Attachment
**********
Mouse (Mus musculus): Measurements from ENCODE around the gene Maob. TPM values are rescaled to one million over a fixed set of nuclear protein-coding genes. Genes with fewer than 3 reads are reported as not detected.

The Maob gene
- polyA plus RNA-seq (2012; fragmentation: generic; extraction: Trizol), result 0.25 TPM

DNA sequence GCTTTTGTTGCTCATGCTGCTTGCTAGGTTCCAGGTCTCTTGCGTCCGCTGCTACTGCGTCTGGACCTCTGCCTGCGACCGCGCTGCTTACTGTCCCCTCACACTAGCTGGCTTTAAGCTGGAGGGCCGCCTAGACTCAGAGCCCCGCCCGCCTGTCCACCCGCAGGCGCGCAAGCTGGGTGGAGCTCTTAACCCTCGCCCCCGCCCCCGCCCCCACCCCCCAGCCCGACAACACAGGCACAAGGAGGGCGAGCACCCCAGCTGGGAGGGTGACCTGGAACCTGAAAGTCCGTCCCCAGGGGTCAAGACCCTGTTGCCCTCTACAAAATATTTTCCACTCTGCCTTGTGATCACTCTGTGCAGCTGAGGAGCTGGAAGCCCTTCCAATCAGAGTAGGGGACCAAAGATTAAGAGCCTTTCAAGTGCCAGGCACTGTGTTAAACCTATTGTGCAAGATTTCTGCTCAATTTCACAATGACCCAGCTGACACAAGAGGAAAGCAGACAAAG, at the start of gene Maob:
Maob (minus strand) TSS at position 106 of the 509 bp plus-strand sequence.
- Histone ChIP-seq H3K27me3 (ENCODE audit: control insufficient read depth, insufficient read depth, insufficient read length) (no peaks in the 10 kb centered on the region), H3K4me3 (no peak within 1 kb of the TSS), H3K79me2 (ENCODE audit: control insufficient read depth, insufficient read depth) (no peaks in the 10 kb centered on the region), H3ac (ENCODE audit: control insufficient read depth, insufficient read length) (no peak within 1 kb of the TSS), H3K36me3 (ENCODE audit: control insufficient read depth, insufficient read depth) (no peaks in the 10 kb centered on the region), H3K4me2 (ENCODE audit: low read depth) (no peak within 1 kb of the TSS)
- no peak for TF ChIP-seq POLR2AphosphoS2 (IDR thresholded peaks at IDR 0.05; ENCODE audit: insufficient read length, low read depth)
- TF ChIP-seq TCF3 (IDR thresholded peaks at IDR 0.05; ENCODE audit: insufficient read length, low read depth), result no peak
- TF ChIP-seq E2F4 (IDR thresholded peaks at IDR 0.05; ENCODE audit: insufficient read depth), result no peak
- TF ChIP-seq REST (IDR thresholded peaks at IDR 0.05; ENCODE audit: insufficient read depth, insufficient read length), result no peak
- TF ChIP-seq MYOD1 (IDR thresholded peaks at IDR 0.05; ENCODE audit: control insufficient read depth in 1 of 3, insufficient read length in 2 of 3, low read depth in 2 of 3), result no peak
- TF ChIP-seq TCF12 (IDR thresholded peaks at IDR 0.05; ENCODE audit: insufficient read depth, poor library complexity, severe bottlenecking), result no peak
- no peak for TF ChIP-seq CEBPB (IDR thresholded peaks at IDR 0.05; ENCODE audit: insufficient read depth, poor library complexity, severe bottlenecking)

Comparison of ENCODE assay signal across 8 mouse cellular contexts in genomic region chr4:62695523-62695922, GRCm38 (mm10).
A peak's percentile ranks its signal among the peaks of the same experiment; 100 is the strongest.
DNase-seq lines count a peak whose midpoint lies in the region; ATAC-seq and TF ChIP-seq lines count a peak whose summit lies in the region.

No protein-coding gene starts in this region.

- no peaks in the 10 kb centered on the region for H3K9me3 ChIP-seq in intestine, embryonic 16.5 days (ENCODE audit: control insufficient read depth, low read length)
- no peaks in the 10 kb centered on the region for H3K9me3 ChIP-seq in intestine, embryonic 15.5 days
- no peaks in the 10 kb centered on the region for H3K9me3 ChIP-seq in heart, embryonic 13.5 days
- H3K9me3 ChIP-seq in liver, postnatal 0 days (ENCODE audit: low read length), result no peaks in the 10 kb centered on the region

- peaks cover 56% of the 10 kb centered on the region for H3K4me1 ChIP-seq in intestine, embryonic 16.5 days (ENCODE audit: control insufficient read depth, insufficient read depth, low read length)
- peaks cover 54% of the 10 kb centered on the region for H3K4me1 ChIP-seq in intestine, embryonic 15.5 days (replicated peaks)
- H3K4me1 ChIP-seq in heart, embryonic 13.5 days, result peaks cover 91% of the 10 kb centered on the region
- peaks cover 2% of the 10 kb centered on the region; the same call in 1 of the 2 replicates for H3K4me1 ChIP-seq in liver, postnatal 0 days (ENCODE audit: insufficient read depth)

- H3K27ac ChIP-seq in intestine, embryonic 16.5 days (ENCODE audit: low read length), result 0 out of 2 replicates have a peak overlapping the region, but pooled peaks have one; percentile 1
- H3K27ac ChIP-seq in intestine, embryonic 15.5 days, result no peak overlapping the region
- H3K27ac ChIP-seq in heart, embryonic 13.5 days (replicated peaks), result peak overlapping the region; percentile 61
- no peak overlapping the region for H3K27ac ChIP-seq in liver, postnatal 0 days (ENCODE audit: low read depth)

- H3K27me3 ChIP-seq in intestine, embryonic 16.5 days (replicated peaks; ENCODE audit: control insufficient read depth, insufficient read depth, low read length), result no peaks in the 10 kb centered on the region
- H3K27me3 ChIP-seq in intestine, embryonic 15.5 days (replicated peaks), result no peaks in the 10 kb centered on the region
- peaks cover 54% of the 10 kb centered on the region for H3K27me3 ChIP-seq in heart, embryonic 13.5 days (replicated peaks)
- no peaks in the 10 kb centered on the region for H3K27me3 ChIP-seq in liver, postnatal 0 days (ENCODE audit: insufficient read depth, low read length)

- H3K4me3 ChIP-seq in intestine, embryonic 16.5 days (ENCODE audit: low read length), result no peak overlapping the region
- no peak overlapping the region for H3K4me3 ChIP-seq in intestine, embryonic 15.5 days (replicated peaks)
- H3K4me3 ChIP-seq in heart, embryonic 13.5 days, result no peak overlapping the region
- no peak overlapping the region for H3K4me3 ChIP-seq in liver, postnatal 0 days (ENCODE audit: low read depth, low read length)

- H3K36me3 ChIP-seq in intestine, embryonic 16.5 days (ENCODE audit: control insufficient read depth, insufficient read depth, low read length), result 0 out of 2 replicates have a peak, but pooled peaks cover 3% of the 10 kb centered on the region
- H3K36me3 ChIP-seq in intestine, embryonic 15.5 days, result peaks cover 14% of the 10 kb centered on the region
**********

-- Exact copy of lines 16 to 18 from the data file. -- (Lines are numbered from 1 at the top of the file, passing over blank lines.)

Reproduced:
DNase-seq lines count a peak whose midpoint lies in the region; ATAC-seq and TF ChIP-seq lines count a peak whose summit lies in the region.

No protein-coding gene starts in this region.

- no peaks in the 10 kb centered on the region for H3K9me3 ChIP-seq in intestine, embryonic 16.5 days (ENCODE audit: control insufficient read depth, low read length)